Negative gearing refers to a situation where an investor makes a loss on an asset, then deducts that loss from their taxable income. Many property investors in Australia use negative gearing to their advantage, so it’s something you’ll want to get your head around before you start investing.

What is negative gearing?

Gearing is a finance term that refers to borrowing money to invest the costs of doing so against your taxable income. If an an asset is costing more each year, in interest and other expenses, than the income it generates, it is negatively geared. The opposite is true for positive gearing, where your income outweighs your expenses.

With negative gearing in Australia, these losses are generally deductible, reducing taxable income. If an investment property owner is spending more on their property, in interest, maintenance costs and other assorted fees, than they are receiving in rent, the property is negatively geared.

Imagine John, he’s a property investor and buys a residential property for $500,000, with a $450,000 home loan at 5% p.a. His expenses for the first year are as follows:

  • Interest. In the first year of the loan, John will pay $22,349 in interest, as per the amortisation schedule (calculated using Infochoice’s mortgage calculator).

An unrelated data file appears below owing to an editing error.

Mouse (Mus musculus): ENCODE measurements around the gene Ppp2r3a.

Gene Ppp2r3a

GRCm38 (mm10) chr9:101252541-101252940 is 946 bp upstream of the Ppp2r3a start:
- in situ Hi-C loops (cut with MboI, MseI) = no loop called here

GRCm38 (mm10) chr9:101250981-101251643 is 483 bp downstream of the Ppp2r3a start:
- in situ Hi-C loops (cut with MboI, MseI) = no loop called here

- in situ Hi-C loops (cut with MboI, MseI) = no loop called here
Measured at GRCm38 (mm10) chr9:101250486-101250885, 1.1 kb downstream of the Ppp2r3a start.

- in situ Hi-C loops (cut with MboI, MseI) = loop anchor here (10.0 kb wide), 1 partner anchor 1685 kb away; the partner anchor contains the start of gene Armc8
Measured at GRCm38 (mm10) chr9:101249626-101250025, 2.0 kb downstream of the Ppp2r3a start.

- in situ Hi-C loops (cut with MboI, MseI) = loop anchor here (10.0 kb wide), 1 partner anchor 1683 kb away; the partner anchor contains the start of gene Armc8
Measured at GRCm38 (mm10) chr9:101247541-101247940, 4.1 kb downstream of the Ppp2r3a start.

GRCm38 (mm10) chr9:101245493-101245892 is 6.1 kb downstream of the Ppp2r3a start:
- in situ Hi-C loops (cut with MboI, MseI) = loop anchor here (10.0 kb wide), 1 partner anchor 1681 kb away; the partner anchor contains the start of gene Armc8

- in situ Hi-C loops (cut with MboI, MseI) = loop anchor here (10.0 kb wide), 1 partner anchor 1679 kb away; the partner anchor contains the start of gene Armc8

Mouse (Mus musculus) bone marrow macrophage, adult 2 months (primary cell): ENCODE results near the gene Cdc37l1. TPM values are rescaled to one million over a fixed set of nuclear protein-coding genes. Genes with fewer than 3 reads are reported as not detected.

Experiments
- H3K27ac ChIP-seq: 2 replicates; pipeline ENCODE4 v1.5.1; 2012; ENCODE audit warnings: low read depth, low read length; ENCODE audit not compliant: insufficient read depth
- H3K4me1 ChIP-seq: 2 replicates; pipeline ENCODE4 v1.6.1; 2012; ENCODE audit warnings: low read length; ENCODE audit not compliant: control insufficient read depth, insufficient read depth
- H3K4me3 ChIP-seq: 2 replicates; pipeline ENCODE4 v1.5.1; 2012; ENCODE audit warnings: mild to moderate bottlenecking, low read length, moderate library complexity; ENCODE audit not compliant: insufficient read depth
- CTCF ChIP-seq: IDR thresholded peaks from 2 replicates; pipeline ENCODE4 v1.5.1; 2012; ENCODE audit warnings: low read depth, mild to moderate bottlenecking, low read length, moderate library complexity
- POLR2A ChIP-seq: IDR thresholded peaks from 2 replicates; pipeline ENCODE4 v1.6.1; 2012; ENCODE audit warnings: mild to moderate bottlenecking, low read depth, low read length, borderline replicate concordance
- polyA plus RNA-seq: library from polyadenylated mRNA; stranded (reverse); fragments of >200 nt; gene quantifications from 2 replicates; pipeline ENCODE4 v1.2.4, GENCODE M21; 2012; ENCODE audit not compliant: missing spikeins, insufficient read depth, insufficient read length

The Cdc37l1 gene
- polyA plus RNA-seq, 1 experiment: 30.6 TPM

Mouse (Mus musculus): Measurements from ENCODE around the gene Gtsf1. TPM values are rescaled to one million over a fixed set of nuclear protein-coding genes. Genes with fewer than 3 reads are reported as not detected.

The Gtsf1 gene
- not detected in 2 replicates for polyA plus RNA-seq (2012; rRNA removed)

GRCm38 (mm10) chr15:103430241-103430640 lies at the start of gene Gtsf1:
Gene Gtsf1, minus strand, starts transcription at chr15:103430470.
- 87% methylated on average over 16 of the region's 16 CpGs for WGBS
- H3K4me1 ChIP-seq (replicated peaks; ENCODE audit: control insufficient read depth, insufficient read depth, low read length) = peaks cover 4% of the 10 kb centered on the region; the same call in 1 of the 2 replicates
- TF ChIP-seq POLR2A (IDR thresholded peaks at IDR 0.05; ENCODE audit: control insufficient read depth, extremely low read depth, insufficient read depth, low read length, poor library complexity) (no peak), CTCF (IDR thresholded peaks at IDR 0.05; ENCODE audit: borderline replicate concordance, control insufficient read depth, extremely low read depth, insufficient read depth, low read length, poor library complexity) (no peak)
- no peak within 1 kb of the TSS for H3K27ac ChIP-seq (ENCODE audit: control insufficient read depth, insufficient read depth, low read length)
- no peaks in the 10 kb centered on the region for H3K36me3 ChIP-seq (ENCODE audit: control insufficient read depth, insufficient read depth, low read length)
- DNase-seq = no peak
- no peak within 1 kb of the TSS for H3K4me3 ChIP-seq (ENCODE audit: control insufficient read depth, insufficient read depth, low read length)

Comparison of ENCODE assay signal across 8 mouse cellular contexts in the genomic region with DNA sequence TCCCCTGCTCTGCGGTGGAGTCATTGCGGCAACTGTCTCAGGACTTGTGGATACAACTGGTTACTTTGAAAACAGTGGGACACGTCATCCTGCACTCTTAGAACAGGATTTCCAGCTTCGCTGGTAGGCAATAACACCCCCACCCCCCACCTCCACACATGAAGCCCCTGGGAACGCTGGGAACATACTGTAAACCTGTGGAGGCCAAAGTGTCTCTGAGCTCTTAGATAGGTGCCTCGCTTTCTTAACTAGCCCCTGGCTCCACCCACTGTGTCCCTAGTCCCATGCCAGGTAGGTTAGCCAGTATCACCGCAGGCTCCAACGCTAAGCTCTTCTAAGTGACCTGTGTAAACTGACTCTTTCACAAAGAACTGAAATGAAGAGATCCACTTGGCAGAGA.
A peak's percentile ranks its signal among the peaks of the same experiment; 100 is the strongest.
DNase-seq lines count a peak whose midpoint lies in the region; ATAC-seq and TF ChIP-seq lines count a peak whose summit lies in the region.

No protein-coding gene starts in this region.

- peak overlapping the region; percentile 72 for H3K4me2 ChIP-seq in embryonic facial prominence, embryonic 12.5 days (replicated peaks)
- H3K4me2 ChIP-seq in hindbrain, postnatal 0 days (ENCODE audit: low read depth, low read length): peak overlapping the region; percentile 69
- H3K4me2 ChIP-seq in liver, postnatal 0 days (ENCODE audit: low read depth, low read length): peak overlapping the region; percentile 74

• Property management fees. He hires a property management firm that charges 5% of the rental income, $100 a month or $1200 a year.

  • Property insurance. He pays $1,200 each year in insurance.

  • Repairs and maintenance. In his first year, John spends $1,000 on repairs.

His total expenses are $22,349 (interest) + $1,200 (property management) + $1,200 (insurance) + $1,000 (repairs) = $25,749. He gets tenants in immediately who pay $2,000 a month in rent, or $24,000 annually.

Therefore, in this first year, John is making a tax deductible loss of $1,749 on his property. His marginal tax rate is 32.5%, so when he applies this deduction, he saves $568.43.

His after tax loss then becomes only $1,180.57 ($1,749-$568.43). John anticipates the property’s value will go up very quickly, so he is happy to use negative gearing to mitigate these losses in the hope of hefty capital gains down the line.

Negative gearing vs positive gearing

If the rental income from an investment property surpasses all the expenses, interest included, it is known as positively geared. Investors with positively geared properties have an income from the property, taxed at their marginal rate.

If John managed to convince his tenants to pay an increased rent of $2,500 each month ($30,000 annually) his property would be positively geared. He’d made a $6,251 profit each year, or $4,219 after tax.

Properties where the expenses and income are equal are known as neutrally geared.

Why do people negatively gear property?

There are a couple of reasons why negative gearing is such a popular investment strategy in Australia.

Tax advantages

Negative gearing allows investors to offset losses from their investment property against their taxable income, reducing their tax bill. Some investors with several properties might be able to use their deductible losses from negatively geared properties to lower their taxable income sufficiently to drop a tax bracket.